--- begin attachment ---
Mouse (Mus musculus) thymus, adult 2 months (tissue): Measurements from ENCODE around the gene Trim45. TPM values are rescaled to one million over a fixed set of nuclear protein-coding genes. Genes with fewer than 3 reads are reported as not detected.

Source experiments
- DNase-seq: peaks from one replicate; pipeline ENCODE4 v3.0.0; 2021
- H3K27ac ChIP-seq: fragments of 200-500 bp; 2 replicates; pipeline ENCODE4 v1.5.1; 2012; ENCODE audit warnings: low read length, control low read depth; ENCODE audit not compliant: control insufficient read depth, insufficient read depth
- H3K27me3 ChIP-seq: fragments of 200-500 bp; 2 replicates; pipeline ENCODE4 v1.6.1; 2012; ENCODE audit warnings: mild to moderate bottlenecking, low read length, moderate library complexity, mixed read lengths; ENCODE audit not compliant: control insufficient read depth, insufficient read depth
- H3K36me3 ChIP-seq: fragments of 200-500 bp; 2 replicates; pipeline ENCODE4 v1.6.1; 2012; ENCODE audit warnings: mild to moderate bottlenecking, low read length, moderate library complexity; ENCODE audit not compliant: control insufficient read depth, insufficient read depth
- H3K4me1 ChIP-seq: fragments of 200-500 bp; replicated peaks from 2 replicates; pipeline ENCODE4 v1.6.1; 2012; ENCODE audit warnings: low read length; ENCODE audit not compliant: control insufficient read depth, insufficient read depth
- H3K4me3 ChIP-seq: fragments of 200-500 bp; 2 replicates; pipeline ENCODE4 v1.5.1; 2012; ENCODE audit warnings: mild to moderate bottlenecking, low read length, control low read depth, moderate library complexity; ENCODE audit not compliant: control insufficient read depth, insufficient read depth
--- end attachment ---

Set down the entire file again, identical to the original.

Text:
Mouse (Mus musculus) thymus, adult 2 months (tissue): Measurements from ENCODE around the gene Trim45. TPM values are rescaled to one million over a fixed set of nuclear protein-coding genes. Genes with fewer than 3 reads are reported as not detected.

Source experiments
- DNase-seq: peaks from one replicate; pipeline ENCODE4 v3.0.0; 2021
- H3K27ac ChIP-seq: fragments of 200-500 bp; 2 replicates; pipeline ENCODE4 v1.5.1; 2012; ENCODE audit warnings: low read length, control low read depth; ENCODE audit not compliant: control insufficient read depth, insufficient read depth
- H3K27me3 ChIP-seq: fragments of 200-500 bp; 2 replicates; pipeline ENCODE4 v1.6.1; 2012; ENCODE audit warnings: mild to moderate bottlenecking, low read length, moderate library complexity, mixed read lengths; ENCODE audit not compliant: control insufficient read depth, insufficient read depth
- H3K36me3 ChIP-seq: fragments of 200-500 bp; 2 replicates; pipeline ENCODE4 v1.6.1; 2012; ENCODE audit warnings: mild to moderate bottlenecking, low read length, moderate library complexity; ENCODE audit not compliant: control insufficient read depth, insufficient read depth
- H3K4me1 ChIP-seq: fragments of 200-500 bp; replicated peaks from 2 replicates; pipeline ENCODE4 v1.6.1; 2012; ENCODE audit warnings: low read length; ENCODE audit not compliant: control insufficient read depth, insufficient read depth
- H3K4me3 ChIP-seq: fragments of 200-500 bp; 2 replicates; pipeline ENCODE4 v1.5.1; 2012; ENCODE audit warnings: mild to moderate bottlenecking, low read length, control low read depth, moderate library complexity; ENCODE audit not compliant: control insufficient read depth, insufficient read depth